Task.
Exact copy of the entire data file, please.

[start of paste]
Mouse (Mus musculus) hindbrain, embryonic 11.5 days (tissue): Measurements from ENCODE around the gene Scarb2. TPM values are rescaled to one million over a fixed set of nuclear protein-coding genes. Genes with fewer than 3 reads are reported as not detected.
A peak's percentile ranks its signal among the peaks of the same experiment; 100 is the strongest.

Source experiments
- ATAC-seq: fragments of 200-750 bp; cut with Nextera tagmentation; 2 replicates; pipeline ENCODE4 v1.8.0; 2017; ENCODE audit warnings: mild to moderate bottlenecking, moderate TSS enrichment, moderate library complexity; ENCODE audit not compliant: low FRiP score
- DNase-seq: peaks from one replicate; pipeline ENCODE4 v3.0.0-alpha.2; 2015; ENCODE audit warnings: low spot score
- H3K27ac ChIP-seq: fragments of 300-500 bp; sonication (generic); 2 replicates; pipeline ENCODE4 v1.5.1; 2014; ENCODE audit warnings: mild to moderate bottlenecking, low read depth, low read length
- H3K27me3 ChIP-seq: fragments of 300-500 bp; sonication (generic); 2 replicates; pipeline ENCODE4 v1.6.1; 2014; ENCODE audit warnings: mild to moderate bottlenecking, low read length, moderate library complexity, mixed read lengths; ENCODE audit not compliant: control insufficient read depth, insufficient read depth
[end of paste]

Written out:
Mouse (Mus musculus) hindbrain, embryonic 11.5 days (tissue): Measurements from ENCODE around the gene Scarb2. TPM values are rescaled to one million over a fixed set of nuclear protein-coding genes. Genes with fewer than 3 reads are reported as not detected.
A peak's percentile ranks its signal among the peaks of the same experiment; 100 is the strongest.

Source experiments
- ATAC-seq: fragments of 200-750 bp; cut with Nextera tagmentation; 2 replicates; pipeline ENCODE4 v1.8.0; 2017; ENCODE audit warnings: mild to moderate bottlenecking, moderate TSS enrichment, moderate library complexity; ENCODE audit not compliant: low FRiP score
- DNase-seq: peaks from one replicate; pipeline ENCODE4 v3.0.0-alpha.2; 2015; ENCODE audit warnings: low spot score
- H3K27ac ChIP-seq: fragments of 300-500 bp; sonication (generic); 2 replicates; pipeline ENCODE4 v1.5.1; 2014; ENCODE audit warnings: mild to moderate bottlenecking, low read depth, low read length
- H3K27me3 ChIP-seq: fragments of 300-500 bp; sonication (generic); 2 replicates; pipeline ENCODE4 v1.6.1; 2014; ENCODE audit warnings: mild to moderate bottlenecking, low read length, moderate library complexity, mixed read lengths; ENCODE audit not compliant: control insufficient read depth, insufficient read depth